for work purposes or otherwise to any jurisdiction with which the United States has an
extradition treaty or relationship.
Mene Faces a Lengthy Prison Sentence

Meng, the Chief Financial Officer ("CFO") of Huawei, has been charged in
connection with a conspiracy to defraud multiple international financial institutions. The
alleged fraud conspiracy was perpetrated at Huawei's highest levels, with Meng personally
making key misrepresentations to one of Huawei's banking partners. As a result of those
misrepresentations, among other things, multiple financial institutions engaged in millions of
dollars of transactions in which they would not otherwise have participated. As detailed in
the Statement of Facts included with the government's Provisional Arrest Warrant, the
government's evidence against Meng includes, inter alia, testimony from numerous
witnesses and extensive documentary evidence, such as financial records, emails and internal
Huawei documents, including a detailed PowerPoint presentation personally delivered by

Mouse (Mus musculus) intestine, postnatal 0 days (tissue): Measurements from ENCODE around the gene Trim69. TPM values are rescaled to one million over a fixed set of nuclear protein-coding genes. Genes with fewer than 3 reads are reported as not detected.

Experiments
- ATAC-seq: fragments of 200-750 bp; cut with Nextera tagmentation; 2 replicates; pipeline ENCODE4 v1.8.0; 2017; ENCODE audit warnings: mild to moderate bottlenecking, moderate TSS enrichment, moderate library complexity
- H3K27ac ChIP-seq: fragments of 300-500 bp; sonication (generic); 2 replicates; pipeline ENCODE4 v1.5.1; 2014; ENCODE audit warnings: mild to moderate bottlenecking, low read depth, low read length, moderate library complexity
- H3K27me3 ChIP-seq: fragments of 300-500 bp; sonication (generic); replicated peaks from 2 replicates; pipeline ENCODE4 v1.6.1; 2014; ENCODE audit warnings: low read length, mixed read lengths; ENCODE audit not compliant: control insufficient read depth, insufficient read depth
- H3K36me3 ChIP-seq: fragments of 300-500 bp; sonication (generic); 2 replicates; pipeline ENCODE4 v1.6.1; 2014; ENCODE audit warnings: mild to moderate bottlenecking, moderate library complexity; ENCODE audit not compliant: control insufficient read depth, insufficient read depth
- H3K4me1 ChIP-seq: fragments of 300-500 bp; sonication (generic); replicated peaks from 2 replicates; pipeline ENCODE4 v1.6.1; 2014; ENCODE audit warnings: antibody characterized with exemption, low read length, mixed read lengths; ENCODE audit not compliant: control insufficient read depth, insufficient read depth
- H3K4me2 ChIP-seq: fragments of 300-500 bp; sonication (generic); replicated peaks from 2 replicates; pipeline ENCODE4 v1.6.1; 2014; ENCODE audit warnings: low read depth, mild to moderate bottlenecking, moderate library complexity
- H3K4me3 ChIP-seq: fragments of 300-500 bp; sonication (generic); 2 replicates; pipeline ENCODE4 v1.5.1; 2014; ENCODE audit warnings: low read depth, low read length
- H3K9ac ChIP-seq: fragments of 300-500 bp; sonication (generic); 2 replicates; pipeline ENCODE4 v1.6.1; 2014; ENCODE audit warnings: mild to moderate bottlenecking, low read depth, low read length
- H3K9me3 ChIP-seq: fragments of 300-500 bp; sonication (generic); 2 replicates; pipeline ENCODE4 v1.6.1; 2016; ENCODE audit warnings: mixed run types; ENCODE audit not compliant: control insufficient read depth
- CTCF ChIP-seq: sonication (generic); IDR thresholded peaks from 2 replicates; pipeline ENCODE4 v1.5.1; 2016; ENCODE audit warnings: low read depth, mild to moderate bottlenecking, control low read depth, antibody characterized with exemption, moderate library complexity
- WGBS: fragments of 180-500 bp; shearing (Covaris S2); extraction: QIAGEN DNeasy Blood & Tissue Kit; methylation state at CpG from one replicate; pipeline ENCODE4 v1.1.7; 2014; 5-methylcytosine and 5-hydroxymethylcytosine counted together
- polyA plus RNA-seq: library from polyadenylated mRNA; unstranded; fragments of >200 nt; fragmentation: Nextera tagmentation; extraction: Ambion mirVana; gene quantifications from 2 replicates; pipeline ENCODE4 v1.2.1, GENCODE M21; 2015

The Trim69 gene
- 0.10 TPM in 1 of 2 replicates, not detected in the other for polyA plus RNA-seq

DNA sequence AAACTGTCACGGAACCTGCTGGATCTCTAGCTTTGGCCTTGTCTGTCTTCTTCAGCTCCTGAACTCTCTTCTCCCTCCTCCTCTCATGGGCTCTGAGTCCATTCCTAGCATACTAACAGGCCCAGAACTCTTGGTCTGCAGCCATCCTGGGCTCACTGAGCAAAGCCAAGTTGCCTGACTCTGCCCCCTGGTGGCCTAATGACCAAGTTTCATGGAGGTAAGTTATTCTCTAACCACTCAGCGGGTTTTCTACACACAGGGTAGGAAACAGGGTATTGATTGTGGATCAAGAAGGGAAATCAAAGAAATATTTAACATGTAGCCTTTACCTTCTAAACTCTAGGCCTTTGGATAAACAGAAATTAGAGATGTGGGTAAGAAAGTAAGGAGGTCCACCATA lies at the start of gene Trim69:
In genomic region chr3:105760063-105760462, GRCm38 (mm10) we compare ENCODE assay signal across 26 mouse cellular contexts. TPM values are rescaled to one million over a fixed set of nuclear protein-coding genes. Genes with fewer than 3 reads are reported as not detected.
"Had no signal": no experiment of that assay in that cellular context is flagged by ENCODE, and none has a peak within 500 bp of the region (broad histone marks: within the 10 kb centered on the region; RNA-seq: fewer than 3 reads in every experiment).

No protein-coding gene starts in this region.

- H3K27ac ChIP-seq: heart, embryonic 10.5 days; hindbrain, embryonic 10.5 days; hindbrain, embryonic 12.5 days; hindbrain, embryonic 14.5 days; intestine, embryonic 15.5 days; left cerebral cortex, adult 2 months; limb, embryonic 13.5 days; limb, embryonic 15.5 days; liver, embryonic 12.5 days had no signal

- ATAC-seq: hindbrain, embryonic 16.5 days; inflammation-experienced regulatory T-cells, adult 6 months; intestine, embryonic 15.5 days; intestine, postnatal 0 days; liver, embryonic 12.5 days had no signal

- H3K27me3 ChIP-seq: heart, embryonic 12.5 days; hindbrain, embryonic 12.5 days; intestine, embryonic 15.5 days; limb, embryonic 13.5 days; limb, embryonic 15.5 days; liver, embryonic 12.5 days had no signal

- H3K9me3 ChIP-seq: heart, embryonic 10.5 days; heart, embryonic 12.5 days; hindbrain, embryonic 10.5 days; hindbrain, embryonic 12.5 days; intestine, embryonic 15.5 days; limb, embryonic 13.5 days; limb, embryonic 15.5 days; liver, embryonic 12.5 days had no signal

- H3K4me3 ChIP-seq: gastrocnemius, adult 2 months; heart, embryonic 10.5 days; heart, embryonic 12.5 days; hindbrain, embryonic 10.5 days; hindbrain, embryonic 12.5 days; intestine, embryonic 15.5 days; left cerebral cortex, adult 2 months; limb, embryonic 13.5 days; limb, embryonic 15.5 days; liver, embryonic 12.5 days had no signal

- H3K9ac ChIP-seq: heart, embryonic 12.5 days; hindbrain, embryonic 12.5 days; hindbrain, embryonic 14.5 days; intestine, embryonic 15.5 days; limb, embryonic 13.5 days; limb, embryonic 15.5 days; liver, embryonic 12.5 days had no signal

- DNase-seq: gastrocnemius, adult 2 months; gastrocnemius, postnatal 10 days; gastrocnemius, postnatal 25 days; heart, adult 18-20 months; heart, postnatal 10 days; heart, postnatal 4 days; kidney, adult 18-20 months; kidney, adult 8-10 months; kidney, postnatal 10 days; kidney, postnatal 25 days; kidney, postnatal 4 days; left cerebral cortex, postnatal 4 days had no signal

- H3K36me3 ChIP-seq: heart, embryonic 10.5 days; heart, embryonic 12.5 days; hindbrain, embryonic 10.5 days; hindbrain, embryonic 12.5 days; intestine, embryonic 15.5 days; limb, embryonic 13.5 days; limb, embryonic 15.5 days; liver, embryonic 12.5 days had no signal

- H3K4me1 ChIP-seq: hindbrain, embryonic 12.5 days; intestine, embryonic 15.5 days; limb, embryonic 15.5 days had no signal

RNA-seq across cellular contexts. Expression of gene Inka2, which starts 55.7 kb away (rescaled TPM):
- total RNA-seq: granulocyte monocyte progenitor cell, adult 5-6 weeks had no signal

Meng to one of Huawei's banking partners that contains multiple material misrepresentations
as to the nature of Huawei's business in a high-risk jurisdiction. Meng faces multiple
criminal charges in the United States as a result of her criminal activity, each of which
carries a maximum sentence of thirry years' imprisonment. These potential penalties give
Meng a strong incentive to flee.

Meng's Access to Financial Resources

According to information known to the United States, Meng has tremendous financial
and logistical resources at her disposal and could easily flee Canada, should she so choose.
She is a senior executive at one of the largest telecommunications companies in the world,
and the daughter of its founder, one of the world's wealthiest individuals. According to